All because our programs are purposefully built to ensure all stakeholders are treated fairly and can thrive.
Organic agriculture helps drop poverty rates and increase median income
Research conducted at Penn State by agricultural economist Dr. Edward Jaenicke shows that organic agriculture supports the economy of the communities within which it operates. His study found that US counties within organic hotspots1 have lower poverty rates and higher median annual household incomes. On average, county poverty rates drop by 1.3 percentage points, and median income rises by over $2,000 in counties in organic hotspots. The same beneficial results are not found for general agricultural hotspots.
We contribute $10,000 annually to support students working to progress the organic regenerative movement
Through the Yorkshire Valley Farms Canadian Eco-Scholar Award, we are supporting the next generation of organic regenerative leaders.
Furthering a Fair & Stable Food System
Our animal welfare standards consistently exceed industry guidelines
In 2020, we completed over 80 third-party audits, some of which included reviews of our animal welfare practices across over 50 metrics. Our animal welfare C.A.R.E program combines principles from the Chicken Farmers of Canada, Poultry Code of Practice, Canadian Organic Standards, and our own best practices to create a high standard of care that consistently exceeds industry guidelines.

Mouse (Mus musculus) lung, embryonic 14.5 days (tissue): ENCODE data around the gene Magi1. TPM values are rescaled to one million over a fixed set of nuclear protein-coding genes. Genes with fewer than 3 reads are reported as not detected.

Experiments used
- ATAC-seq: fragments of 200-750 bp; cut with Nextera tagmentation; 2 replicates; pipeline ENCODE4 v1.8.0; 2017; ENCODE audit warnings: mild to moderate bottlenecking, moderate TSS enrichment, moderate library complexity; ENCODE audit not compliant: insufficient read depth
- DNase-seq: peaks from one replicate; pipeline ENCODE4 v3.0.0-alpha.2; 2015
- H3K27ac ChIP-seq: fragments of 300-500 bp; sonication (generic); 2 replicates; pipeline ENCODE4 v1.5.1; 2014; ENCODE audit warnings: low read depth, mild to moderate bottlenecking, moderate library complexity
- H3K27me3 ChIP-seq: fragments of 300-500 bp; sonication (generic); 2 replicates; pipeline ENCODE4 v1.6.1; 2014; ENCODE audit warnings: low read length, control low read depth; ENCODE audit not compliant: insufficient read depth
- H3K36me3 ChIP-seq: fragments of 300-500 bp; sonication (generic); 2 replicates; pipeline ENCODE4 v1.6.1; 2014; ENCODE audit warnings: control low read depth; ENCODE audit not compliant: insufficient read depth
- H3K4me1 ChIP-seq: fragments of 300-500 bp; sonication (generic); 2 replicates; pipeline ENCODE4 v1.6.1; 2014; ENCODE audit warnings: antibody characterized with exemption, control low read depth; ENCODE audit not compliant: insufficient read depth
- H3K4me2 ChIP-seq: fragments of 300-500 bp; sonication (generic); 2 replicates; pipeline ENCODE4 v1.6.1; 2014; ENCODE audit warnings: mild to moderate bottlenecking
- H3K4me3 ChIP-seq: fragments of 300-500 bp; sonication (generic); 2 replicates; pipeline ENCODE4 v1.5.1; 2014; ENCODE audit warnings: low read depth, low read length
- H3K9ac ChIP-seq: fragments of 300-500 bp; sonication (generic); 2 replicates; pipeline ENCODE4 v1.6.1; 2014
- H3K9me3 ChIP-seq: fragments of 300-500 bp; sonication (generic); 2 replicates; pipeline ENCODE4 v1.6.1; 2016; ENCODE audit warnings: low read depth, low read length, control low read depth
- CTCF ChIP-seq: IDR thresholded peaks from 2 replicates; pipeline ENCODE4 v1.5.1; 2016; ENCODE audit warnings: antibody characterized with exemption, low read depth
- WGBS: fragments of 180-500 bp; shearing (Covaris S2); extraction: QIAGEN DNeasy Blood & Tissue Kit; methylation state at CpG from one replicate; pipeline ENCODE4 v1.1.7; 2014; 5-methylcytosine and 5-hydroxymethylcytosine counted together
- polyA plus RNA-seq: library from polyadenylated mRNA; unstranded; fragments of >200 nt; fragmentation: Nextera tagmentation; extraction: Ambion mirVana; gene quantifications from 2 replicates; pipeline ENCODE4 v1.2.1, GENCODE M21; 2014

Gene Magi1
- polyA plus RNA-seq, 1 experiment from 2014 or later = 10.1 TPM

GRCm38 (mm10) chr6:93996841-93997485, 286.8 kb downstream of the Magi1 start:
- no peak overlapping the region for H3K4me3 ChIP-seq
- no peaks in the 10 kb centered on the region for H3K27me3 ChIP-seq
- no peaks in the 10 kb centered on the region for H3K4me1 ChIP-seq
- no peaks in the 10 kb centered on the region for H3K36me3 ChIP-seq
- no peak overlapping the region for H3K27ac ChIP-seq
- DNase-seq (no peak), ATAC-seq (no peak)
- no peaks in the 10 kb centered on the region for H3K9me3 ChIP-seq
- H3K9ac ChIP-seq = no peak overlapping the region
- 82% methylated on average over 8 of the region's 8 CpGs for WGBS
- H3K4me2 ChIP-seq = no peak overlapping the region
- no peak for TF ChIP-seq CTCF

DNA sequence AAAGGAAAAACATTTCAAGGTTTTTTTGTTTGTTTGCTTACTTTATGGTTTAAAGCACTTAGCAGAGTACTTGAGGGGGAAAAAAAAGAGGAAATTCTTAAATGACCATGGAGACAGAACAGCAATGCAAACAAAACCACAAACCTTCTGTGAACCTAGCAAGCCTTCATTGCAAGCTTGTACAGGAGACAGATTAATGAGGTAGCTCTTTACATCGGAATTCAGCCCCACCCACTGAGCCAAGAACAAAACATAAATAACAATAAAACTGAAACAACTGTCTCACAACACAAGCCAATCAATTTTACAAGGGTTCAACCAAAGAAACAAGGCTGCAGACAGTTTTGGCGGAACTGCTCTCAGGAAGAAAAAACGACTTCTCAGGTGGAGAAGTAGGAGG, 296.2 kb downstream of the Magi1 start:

A leader in Canada to implement enhanced welfare practices
In 2017, our processing facility was a leader in Canada to implement Slow Induction Anesthesia (SIA). Many animal rights advocates, like People for the Ethical Treatment of Animals (PETA) and Temple Grandin, consider SIA the preferred way to reduce the animal welfare, economic, and worker-safety issues associated with other stunning systems.
100% of products are raised and produced in Canada
We’re proud to be a Canadian company and to work with Canadian partners to bring all of our high-quality organic products to market. We believe that local partnerships and sourcing lead to stronger, more resilient communities and, ultimately, a more fair and stable food system.
Offering Organic to More People
We’re bringing more organic food to more people
We’ve had a history of many “firsts” in Canada. From the first organic chicken nuggets in the country to organic chicken and turkey meatballs, sliced chicken and turkey deli meat, and organic turkey wieners. Our products are now available in every province, and on shelf at over 800 partner retail locations.